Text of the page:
The Rapidian

Ethics and Religion Talk: Genetic editing

A recent BBC article suggested that modifying human DNA by editing human embryos ought to be permitted by UK law. What does the Ethics and Religion Talk Panel think?

What is Ethics and Religion Talk?

“Ethics and Religion Talk,” answers questions of ethics or religion from a multi-faith perspective. Each post contains three or four responses to a reader question from a panel of nine diverse clergy from different religious perspectives, all based in the Grand Rapids area. It is the only column of its kind. No other news site, religious or otherwise, publishes a similar column.

The first five years of columns, published in the Grand Rapids Press and MLive, are archived at http://topics.mlive.com/tag/ethics-and-religion-talk/. More recent columns can be found on TheRapidian.org by searching for the tag “ethics and religion talk.”

We’d love to hear about the ordinary ethical questions that come up on the course of your day as well as any questions of religion that you’ve wondered about. Tell us how you resolved an ethical dilemma and see how members of the Ethics and Religion Talk panel would have handled the same situation. Please send your questions to [email protected].

 

Father Kevin Niehoff, O.P., a Dominican priest who serves as Adjutant Judicial Vicar, Diocese of Grand Rapids, responds:

The Baltimore Catechism taught us to respond to the question, ‘why did God make us?’ with the response, “to know and love God in this life and to be with Him in the next.” Pope Francis told the Cardinals in March of 2013, ‘when the Church is self-referential, inadvertently she believes she ​has her own light.’ Likewise, when humanity is self-referential, then humanity believes it is an end in itself.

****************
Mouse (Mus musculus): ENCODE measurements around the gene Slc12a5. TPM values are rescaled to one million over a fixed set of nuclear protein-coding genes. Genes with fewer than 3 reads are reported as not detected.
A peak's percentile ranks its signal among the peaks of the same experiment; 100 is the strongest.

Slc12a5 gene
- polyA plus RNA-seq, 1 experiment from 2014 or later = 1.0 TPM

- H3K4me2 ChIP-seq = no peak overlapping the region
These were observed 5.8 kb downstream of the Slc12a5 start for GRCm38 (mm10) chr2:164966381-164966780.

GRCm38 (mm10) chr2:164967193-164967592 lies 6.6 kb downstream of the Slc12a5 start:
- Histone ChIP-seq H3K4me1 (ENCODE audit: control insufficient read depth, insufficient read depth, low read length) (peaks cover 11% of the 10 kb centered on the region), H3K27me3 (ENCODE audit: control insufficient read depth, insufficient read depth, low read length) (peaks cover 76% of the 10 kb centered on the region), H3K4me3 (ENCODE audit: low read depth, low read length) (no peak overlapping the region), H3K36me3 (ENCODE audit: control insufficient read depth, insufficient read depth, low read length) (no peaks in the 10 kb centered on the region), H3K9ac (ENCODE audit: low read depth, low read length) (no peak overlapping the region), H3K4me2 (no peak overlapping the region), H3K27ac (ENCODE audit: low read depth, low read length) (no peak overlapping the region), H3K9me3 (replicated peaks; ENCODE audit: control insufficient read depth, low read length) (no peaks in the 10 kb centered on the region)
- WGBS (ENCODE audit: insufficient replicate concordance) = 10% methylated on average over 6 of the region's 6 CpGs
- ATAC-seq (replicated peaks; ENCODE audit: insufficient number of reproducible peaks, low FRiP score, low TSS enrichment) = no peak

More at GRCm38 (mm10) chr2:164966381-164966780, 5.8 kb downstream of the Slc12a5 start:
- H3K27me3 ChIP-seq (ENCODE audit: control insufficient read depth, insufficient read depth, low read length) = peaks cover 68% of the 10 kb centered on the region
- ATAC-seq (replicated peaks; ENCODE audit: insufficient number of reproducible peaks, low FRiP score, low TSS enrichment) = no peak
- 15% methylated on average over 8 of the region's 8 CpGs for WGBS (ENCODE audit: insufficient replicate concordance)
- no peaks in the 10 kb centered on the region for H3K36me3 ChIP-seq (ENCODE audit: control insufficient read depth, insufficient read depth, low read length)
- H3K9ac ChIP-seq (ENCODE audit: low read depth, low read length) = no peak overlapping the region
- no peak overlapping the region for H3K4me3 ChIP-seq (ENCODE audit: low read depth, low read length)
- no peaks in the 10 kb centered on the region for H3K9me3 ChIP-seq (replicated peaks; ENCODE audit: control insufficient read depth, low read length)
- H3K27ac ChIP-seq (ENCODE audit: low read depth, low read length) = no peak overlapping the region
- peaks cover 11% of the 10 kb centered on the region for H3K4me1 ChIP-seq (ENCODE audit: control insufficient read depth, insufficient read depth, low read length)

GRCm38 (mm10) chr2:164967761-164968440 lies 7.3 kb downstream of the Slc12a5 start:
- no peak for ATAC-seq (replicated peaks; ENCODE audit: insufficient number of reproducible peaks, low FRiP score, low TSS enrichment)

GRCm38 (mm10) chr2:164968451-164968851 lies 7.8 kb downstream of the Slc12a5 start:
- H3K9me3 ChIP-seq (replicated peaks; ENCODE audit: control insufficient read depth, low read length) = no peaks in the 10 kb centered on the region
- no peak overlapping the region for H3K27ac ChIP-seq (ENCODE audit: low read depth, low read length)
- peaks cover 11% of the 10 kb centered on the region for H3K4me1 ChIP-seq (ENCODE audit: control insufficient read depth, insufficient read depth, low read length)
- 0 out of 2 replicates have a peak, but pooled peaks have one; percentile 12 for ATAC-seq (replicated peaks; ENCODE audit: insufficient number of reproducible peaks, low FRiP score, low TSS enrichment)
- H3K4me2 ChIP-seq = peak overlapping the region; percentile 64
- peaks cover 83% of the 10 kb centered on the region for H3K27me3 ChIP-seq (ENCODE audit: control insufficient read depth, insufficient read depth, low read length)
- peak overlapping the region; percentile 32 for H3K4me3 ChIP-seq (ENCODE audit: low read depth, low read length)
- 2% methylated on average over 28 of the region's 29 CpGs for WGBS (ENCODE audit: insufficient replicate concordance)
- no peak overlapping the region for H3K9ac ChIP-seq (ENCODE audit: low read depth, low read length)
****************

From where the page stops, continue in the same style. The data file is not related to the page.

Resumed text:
Although profoundly unqualified to be writing on medical ethics, I find the nature of this question disturbing. The Roman Catholic Church remains constant in its teaching that human life is created by God. The presumption that science may assist human beings in the creation of designer children is, in my humble opinion, profoundly flawed because it is a manifestation of narcissism.

Fred Stella, the Pracharak (Outreach Minister) for the West Michigan Hindu Temple, responds:

At this stage of development scientists acknowledge that we are not able to edit DNA safely and effectively. There are too many risks right now to think that this is a possibility tomorrow. If this is ever an option it looks like we are about 20 years away from it. Let’s assume that the process is fully developed and very low risk. I suspect that if it is found safe and reasonable affordable people will start to demand its availability. So it is wise to begin our inquiry into the appropriate ethics now.

I can easily see a couple of different viewpoints coming from Hindu scholars. One would be that the bodies and brains that we have now are the results of the karma of past lives. So we are put into the circumstances that are the most appropriate for further spiritual growth. To modify that in any way would be to disrupt the course of our destiny. Yet this line of thinking could be taken to the extreme, not allowing therapies to be offered to those who are in need once born. I’ve never heard of treatments being withheld for this reason.

And I can easily see the other view being voiced. That is, while the soul is permanent, unmovable and unchangeable, the fact that we can modify future generations is evidence that our mundane identities are malleable, as the scriptures indicate. 

The Reverend Colleen Squires, minister at All Souls Community Church of West Michigan, a Unitarian Universalist Congregation, responds: